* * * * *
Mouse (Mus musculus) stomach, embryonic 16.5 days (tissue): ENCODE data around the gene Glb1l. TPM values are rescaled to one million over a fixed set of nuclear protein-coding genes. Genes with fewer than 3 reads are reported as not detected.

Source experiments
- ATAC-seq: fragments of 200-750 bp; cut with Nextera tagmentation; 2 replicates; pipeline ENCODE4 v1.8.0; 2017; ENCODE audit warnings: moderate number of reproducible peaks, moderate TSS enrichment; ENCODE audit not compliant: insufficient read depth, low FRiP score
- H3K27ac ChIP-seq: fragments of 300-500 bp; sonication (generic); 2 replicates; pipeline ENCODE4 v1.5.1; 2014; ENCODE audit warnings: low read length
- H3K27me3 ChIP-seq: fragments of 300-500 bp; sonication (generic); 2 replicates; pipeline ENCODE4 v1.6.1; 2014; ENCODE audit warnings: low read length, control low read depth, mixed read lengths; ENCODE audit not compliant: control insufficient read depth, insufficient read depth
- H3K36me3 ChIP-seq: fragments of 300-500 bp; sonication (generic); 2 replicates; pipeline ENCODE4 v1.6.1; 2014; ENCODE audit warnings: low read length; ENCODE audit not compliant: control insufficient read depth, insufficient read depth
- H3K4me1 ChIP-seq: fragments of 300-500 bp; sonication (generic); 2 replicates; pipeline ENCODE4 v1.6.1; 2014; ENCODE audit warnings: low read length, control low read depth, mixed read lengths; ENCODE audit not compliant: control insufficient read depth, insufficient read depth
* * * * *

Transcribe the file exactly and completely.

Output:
Mouse (Mus musculus) stomach, embryonic 16.5 days (tissue): ENCODE data around the gene Glb1l. TPM values are rescaled to one million over a fixed set of nuclear protein-coding genes. Genes with fewer than 3 reads are reported as not detected.

Source experiments
- ATAC-seq: fragments of 200-750 bp; cut with Nextera tagmentation; 2 replicates; pipeline ENCODE4 v1.8.0; 2017; ENCODE audit warnings: moderate number of reproducible peaks, moderate TSS enrichment; ENCODE audit not compliant: insufficient read depth, low FRiP score
- H3K27ac ChIP-seq: fragments of 300-500 bp; sonication (generic); 2 replicates; pipeline ENCODE4 v1.5.1; 2014; ENCODE audit warnings: low read length
- H3K27me3 ChIP-seq: fragments of 300-500 bp; sonication (generic); 2 replicates; pipeline ENCODE4 v1.6.1; 2014; ENCODE audit warnings: low read length, control low read depth, mixed read lengths; ENCODE audit not compliant: control insufficient read depth, insufficient read depth
- H3K36me3 ChIP-seq: fragments of 300-500 bp; sonication (generic); 2 replicates; pipeline ENCODE4 v1.6.1; 2014; ENCODE audit warnings: low read length; ENCODE audit not compliant: control insufficient read depth, insufficient read depth
- H3K4me1 ChIP-seq: fragments of 300-500 bp; sonication (generic); 2 replicates; pipeline ENCODE4 v1.6.1; 2014; ENCODE audit warnings: low read length, control low read depth, mixed read lengths; ENCODE audit not compliant: control insufficient read depth, insufficient read depth